Saturday, July 21, 2012

A Sashing Pattern

The idea of creating secondary designs with blocks seems too sophisticated for the 1800-1820 period. The quilt above, sold at Skinner Auctions a few years ago, is probably from the end of the 1830s or the 1840s.

Similar sashing pattern for an album block about 1900.

Krimmel, The Quilting Frolic

But a detail of this 1813 genre painting by John Lewis Krimmel shows a quilt in the same sashing design.

So one would have to say that this interlocked design was in use during the War of 1812 (Krimmel exaggerated but his observations seem accurate.)

In Krimmel's picture of a Pennsylvania (?) quilt the block is plain and the sashing and cornerstone are pieced. This design is #1054 in my Encyclopedia of Pieced Quilt Patterns. The proportions in the sashing can differ. The sketch shows a block that is 12" and sash that is made of 3" strips with a 9" x in the cornerstone.
Detail of the Finley family quilt, probably about 1840-1880
The authority on the design and its name is Ruth Finley. In her 1929 book  Old Patchwork Quilts she showed a black and white photo of one from her collection. She wrote:

"Another pattern, exceedingly popular in the early nineteeth century, was called 'Garden Maze' and alos 'The Sun Dial' But it was known sometimes as 'Tangled Garter' and 'Tirzah's Treasure'. The last name is no more than a label. 'Garden Maze' is good, since the block plan suggest a not unattractive landscape layout. But what on earth can be the significance of a 'Tangled Garter'?

Tirzah and her treasures is a Biblical reference. Whatever Ruth meant by "no more than a label" I cannot say. When I worked with Finley's daughter-in-law to republish Old Patchwork Quilts 20 years ago Finley's Garden Maze quilt was still in the family collection but it had been cut into two twin-bed sized pieces and finished with dust ruffles.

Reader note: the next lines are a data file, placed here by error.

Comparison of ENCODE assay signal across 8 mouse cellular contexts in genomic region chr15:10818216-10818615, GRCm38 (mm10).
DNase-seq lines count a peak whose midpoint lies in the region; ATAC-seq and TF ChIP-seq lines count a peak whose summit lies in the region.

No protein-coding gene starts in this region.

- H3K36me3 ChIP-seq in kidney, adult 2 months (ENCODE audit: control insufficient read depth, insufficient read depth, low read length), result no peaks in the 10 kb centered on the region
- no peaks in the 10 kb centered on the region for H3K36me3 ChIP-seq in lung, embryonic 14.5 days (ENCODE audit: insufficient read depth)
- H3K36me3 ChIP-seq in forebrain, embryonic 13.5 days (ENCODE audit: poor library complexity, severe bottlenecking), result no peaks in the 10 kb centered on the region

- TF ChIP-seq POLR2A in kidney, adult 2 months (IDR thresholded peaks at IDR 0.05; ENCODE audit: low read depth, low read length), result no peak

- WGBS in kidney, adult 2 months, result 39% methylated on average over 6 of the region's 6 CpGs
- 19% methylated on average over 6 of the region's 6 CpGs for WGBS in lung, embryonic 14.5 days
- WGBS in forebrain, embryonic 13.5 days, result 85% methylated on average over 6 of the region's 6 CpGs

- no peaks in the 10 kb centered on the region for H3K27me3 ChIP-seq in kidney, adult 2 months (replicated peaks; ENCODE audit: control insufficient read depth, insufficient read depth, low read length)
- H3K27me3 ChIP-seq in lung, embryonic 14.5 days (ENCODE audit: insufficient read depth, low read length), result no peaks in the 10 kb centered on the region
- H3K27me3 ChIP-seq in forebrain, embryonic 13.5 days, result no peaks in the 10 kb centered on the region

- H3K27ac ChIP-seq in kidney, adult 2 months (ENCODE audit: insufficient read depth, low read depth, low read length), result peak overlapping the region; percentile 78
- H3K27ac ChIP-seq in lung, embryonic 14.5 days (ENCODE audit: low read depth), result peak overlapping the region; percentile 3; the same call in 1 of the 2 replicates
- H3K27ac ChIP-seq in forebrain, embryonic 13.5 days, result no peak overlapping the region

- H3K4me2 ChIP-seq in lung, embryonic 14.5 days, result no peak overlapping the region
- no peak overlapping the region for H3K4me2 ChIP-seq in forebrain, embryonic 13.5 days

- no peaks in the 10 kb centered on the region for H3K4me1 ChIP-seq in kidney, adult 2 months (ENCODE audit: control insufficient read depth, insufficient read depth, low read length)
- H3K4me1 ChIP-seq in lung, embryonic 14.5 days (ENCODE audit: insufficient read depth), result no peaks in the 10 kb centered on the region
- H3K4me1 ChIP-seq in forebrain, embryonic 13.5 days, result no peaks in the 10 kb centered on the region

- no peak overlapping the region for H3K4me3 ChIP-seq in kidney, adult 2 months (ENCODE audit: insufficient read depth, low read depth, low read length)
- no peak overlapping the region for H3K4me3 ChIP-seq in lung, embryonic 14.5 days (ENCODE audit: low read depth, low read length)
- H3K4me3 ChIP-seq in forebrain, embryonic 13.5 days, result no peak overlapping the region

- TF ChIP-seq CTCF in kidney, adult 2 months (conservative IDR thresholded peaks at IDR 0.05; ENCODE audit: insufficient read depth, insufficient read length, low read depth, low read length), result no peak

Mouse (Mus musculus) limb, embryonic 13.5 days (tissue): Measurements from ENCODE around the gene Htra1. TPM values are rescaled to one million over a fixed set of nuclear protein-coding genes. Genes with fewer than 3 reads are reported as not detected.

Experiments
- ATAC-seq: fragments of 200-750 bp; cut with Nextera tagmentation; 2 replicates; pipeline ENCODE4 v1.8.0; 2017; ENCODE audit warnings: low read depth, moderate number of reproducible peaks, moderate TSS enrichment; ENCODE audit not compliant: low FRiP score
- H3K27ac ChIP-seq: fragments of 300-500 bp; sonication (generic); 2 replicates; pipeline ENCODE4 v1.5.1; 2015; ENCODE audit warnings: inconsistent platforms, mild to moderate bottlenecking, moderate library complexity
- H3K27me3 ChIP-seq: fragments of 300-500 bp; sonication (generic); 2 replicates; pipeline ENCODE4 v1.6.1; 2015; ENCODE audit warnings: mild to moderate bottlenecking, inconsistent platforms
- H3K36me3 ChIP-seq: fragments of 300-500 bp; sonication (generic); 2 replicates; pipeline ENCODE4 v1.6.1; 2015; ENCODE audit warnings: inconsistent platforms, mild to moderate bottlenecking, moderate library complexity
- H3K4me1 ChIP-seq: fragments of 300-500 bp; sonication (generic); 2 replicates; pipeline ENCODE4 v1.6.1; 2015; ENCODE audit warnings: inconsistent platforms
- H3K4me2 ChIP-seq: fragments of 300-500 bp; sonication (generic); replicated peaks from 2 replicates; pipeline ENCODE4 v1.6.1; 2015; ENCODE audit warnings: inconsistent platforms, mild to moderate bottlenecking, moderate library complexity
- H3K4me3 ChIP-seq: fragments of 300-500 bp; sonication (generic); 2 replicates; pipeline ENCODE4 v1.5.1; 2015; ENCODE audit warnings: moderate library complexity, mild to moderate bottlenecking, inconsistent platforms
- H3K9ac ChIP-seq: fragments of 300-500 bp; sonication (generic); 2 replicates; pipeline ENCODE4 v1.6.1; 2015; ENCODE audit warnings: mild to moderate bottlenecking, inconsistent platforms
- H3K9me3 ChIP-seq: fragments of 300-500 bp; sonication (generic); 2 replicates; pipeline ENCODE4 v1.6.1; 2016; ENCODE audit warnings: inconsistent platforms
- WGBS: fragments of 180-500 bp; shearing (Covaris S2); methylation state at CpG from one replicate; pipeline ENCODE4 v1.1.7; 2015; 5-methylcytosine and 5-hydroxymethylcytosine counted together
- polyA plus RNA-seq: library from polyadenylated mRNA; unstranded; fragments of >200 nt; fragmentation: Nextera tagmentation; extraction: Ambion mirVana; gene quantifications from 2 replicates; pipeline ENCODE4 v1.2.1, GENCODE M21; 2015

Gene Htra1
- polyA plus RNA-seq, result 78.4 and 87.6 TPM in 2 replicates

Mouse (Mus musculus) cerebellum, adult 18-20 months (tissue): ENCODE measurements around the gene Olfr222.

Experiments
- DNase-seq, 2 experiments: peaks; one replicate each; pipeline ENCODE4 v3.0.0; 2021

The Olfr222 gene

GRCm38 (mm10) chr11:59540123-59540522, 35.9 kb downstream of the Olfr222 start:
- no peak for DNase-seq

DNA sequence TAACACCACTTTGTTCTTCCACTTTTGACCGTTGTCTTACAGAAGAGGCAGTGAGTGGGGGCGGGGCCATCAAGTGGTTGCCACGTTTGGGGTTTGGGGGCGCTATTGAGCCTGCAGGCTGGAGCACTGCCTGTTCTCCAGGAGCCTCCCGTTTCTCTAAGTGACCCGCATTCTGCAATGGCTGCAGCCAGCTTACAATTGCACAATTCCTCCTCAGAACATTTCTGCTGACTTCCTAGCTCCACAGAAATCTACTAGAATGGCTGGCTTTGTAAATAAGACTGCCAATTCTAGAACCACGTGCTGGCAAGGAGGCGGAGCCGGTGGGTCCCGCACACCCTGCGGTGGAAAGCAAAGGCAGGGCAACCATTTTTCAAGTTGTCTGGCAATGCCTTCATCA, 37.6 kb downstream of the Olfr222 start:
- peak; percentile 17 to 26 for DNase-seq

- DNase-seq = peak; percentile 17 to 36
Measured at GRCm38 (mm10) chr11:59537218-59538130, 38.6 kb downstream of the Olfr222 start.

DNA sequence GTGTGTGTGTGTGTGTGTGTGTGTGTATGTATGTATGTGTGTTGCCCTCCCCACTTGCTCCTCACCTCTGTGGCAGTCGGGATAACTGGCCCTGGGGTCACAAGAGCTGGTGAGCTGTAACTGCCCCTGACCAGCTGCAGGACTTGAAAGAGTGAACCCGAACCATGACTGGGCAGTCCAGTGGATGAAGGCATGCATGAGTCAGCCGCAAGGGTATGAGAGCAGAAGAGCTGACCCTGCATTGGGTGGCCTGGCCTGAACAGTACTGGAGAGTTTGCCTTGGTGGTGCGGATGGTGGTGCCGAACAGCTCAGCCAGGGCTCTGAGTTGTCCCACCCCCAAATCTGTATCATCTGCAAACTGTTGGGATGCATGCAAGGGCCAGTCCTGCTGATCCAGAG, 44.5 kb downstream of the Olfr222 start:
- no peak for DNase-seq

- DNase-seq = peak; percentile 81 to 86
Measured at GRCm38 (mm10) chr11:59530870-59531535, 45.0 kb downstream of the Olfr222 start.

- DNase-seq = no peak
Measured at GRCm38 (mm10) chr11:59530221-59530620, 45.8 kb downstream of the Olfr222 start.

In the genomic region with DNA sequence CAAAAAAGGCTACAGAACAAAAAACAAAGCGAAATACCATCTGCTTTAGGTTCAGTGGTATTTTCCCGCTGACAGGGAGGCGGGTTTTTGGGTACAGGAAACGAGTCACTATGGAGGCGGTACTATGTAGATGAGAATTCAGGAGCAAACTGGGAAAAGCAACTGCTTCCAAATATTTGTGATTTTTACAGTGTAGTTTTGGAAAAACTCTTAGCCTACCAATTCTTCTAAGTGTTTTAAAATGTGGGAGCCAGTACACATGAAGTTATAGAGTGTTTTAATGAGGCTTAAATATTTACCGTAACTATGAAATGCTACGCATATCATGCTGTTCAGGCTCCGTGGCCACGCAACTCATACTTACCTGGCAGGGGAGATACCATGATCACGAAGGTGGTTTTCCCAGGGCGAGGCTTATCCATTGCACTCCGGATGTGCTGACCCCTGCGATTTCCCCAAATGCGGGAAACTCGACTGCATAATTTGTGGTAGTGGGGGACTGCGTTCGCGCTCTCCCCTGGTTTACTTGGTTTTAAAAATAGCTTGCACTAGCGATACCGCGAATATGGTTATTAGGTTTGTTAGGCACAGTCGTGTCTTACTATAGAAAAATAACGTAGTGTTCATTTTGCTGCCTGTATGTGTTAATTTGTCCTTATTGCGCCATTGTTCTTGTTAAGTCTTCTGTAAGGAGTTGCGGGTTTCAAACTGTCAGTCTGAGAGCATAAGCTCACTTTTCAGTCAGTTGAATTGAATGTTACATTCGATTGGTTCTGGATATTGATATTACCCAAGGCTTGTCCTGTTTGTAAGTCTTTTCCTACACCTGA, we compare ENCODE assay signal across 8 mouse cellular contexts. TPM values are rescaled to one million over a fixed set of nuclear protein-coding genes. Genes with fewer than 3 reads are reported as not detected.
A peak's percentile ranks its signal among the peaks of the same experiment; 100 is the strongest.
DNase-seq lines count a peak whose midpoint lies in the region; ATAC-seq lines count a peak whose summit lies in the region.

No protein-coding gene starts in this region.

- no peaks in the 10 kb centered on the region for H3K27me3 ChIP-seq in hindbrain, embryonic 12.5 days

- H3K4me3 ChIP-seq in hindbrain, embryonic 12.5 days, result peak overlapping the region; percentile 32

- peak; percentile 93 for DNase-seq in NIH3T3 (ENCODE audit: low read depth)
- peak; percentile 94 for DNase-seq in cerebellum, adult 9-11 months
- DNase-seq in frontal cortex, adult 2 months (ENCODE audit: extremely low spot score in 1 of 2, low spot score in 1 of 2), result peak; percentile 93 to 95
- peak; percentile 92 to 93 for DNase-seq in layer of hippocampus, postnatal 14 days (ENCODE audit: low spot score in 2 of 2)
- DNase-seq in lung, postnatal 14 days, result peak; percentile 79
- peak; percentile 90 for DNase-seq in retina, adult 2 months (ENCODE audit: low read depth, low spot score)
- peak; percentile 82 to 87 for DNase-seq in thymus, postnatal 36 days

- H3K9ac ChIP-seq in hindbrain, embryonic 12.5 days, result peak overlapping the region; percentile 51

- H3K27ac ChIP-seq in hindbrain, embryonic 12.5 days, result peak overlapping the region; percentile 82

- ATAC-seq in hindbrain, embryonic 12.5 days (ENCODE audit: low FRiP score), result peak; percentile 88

Here's another early version of Garden Maze sashing from the collection of the International Quilt Study Center and Museum (#1997.007.0540). It's attributed to a woman named Hurlburt, Montgomery County, Pennsylvania, 1820-1840.
See the full quilt here.

Cindy Rennels has a late version for sale here:
Here are three early variations at the Quilt Index

Krimmel, The Country Wedding, 1814

John Lewis Krimmel painted several genre scenes (depictions of everyday life) in the years 1809-1821 when he lived in Philadelphia. Johann Ludwig Krimmel was born in 1786 in the German duchy of Wurttemberg and drowned in 1821. His paintings are a useful tool for studying fashion, interiors, social life and even quilt design in the teens. He certainly observed women's dress carefully.

See a blog post with many of Krimmel's pictures by clicking here:

And here's a reference to pattern names from Eudora Welty's Delta Wedding (1946) 

"What's the name of this quilt?" asked Dabney, arms on her hips.
"Let's see. I think it's 'Tirzah's Treasure,' but it might be 'Hearts and Gizzards.' I've spent time under both."


WoolenSails said...

I would never notice something like that and how it helps in dating quilts.


JoeyLea said...

Ooohhh, Aaaahhh, beautiful! I love the garden maze. Just found you and added you to blogs I follow on my own blog - you are welcome to take a peek. It is mostly antiques and quilts with a little life mixed in. I love the history you provide along with the quilts. I tend to be drawn to those old-fashioned focus fabrics which lend themselves so well to this pattern. I believe have admired the quilting frolic before - what a gorgeous pix. Thank you for sharing,